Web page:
Forced Labor – Ralph Colamussi, of East Northport, NY pleaded guilty to charges of forced labor of employees at the Thatched Cottage, a catering and wedding venue in Centerport, New York. When sentenced, Colamussi faces up to 20 years in prison, as well as restitution and a fine of up to $250,000. Colamussi formerly owned and operated the Thatched Cottage. At the plea proceeding, he admitted that workers were brought from the Philippines to the United States on H-2B visas that expired shortly after their arrival here. Once their H-2B visas expired, Colamussi coached workers how to apply for student visas by fraudulently representing that they intended to attend school full-time and had sufficient resources to support themselves during school. He admitted that at times, he deposited funds into the workers’ bank accounts to give the appearance of ample resources and then withdrew the funds once the student visas were approved. Colamussi further admitted that when workers objected to performing certain jobs, working consecutive shifts or not being paid promptly, he threatened to report them to immigration authorities.
Sex Trafficking – Blakemore — who goes by the street name “Macknificent” — may have trafficked hundreds of women across the United States between 2011 and 2018. To enforce the rules, Blakemore allegedly slapped, punched, choked, and kicked his victims, and occasionally burned them with cigarettes. After one victim expressed a desire to leave his organization and have a family, Blakemore allegedly body-slammed her into an air conditioning unit, leaving her bruised, bloodied, and with severe back injuries. The victim told agents she believed Blakemore wanted to “make an example” in front of the other victims so they’d be afraid to talk about a life outside his control. Blakemore allegedly appointed certain victims “group leaders” tasked with managing the trafficking organization’s business, including posting commercial sex ads online and booking women’s cross-country travel to engage in commercial sex as far away as New York and Hawaii. Blakemore even encouraged women to tattoo his street name on their bodies to signal their loyalty to him. If convicted, Blakemore faces a sentence of up to life in prison. This case is being prosecuted by Assistant U.S. Attorneys Melanie Smith, Nicole Dana and Cara Foos Pierce, Northern District of Texas.
Domestic Servitude – Satish Kartan and his wife Sharmistha Barai hired workers from overseas to perform domestic labor in their home in Stockton, CA. In advertisements seeking workers on the internet and India-based newspapers, the defendants made false claims regarding the wages and the duties of employment. Then, once the workers arrived at the defendants’ Stockton residence, Kartan and Barai forced them to work 18 hours a day with limited rest and nourishment. Few of them were paid any wage. The defendants kept their domestic workers from leaving, and induced them to keep working for them, by threatening them, by creating an atmosphere of fear, control, and disempowerment, and at times by physically hitting or burning them. The defendants also threatened several other victims to coerce them to keep working, including by telling the victims they would report them to police or immigration authorities if they tried to leave. Throughout the victims’ time in the defendants’ home, they were deprived of sleep and food. Each defendant faces a maximum statutory penalty of 20 years in prison and a $250,000 fine.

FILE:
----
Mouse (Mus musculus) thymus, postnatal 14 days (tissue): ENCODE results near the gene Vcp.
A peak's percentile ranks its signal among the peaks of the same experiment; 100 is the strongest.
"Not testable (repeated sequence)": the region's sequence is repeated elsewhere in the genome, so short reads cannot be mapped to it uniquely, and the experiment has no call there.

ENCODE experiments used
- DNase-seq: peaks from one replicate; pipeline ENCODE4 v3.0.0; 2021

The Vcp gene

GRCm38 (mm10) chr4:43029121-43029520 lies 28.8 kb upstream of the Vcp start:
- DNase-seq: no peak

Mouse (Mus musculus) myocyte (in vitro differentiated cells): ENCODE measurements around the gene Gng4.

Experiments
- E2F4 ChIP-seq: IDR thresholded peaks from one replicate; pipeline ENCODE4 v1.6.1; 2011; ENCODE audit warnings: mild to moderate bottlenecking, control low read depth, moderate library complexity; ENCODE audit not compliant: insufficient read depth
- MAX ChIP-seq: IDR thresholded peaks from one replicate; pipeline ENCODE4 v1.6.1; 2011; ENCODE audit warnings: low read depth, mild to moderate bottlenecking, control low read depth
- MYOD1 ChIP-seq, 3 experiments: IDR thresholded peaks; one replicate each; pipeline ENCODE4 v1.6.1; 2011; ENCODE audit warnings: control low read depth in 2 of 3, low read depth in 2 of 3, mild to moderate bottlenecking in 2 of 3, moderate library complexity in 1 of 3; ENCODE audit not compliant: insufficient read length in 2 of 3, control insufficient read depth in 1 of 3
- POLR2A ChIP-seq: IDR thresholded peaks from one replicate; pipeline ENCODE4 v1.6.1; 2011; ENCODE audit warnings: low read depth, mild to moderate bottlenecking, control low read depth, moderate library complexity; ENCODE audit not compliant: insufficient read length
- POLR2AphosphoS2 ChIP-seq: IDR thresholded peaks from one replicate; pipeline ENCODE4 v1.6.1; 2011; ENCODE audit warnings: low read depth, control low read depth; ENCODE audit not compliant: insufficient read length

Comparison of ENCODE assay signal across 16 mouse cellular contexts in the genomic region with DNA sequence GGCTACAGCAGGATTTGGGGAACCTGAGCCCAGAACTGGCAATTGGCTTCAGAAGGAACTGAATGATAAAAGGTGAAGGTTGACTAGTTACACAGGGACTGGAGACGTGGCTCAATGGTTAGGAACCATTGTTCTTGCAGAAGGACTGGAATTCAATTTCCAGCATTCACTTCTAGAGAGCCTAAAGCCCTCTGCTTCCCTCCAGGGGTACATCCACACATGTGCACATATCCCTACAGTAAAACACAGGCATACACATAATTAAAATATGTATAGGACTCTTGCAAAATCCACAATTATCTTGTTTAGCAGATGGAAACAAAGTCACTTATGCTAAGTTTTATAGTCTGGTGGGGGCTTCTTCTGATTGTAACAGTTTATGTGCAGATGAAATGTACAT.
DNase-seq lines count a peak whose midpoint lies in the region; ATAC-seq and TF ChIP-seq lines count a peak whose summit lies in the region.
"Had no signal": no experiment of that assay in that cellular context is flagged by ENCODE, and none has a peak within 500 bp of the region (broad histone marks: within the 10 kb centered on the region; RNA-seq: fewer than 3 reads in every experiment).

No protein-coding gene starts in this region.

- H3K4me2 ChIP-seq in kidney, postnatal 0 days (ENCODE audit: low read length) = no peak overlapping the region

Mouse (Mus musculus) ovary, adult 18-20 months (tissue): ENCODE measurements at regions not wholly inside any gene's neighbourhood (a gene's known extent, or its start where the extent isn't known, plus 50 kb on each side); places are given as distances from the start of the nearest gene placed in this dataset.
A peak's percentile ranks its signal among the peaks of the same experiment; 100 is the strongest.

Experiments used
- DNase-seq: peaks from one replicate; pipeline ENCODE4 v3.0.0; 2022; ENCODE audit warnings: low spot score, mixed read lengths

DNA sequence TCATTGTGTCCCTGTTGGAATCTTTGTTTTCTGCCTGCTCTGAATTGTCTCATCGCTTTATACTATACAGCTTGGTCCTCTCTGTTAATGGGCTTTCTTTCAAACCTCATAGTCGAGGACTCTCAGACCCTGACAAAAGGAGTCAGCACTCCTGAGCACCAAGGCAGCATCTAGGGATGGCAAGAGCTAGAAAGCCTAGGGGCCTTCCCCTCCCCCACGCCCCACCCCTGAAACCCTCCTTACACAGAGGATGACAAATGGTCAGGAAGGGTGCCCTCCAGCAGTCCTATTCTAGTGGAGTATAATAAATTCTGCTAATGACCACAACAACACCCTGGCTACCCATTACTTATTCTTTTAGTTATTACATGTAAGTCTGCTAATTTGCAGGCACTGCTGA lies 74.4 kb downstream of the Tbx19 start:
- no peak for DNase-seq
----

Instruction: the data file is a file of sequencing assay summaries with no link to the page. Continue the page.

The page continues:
Human trafficking fugitive on ICE's top 10 list extradited to US from Mexico – Raul Granados-Rendon, 30, was extradited to the United States on Jan. 27 and was arraigned at the federal courthouse in Brooklyn. Granados-Rendon faces a 21-count indictment charging him with racketeering and racketeering conspiracy involving predicate acts of sex trafficking by force, fraud and coercion; sex trafficking of minors; interstate prostitution; alien smuggling and related offenses. As set forth in extradition affidavits and other court papers, between October 1998 and June 2011, members of the Granados sex trafficking organization, including Raul Granados-Rendon and others, illegally smuggled young women into the United States where they were forced to work as prostitutes in New York City and elsewhere in the United States. The organization collected profits from the victims’ activities. When victims refused to work or resisted members of the organization beat and sexually assaulted them, and threatened the victims’ family members in Mexico, including the victims’ children. HSI special agents have identified and rescued over 20 additional victims, all Mexican nationals, and arrested over a dozen additional traffickers or smugglers, all members or associates of the Granados family. Several victims were sexually assaulted by their traffickers, while others were physically assaulted. All the victims said the traffickers threatened to harm their family members.